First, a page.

It is nearly a year since Tom Christmas disappeared without trace on Christmas Day, leaving his son, the eponymous Billy, with an increasingly reclusive mother, and the non-stop taunts of his classmates ringing in his ears. Twelve days before Christmas, Billy acquires a strange Christmas tree complete with 12 magical decorations. As the origins of the tree and the purpose of the decorations are revealed, Billy must struggle against an ancient evil that threatens his family, his best friend Katharine and his hometown.
‘Billy Christmas’, the first novel from Oxford-based author Mark A Pritchard, is a strong, confident debut. The action rattles on at a good pace, as Billy’s Herculean labours become increasingly difficult and dangerous. The characters are well drawn, as is the book’s setting, with the town of Marlow recreated in loving detail by the author. In fact, it is this strong setting that grounds the story, providing a solid base as the more magical and mystical elements gradually creep into the narrative. The transition from the book’s realistic, down-to earth opening to something altogether more mysterious is handled extremely well, the strong, likeable main character carrying the reader effortlessly along.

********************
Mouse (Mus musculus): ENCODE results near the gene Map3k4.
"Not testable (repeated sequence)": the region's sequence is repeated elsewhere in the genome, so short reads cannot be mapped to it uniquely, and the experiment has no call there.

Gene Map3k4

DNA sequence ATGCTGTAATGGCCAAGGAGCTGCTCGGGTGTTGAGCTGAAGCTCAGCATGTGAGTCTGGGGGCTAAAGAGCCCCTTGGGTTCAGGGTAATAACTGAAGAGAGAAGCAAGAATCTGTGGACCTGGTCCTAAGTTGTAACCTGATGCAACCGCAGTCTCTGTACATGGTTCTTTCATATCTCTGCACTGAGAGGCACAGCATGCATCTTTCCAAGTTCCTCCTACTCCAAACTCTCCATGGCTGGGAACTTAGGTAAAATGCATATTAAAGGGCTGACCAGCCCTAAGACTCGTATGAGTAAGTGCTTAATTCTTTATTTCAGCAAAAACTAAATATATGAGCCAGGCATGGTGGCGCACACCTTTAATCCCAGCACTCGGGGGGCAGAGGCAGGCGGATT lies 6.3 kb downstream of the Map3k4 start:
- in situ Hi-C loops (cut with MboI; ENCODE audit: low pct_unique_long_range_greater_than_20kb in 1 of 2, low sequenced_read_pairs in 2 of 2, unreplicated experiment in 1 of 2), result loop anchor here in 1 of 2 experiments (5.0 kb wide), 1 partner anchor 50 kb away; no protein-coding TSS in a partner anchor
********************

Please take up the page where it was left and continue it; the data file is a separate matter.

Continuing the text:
The book is aimed at older children (12+). While it may appeal to some younger children, parents should be aware that there are a couple of scary scenes and an element of (ewww… gross) stuttering, tentative romance.
All in all, ‘Billy Christmas’ is an exciting, engaging story that has the reader rooting for Billy throughout his struggles – magical and mundane – from start to finish. This is a book that is, if you’ll forgive the cliché, definitely not just for Christmas.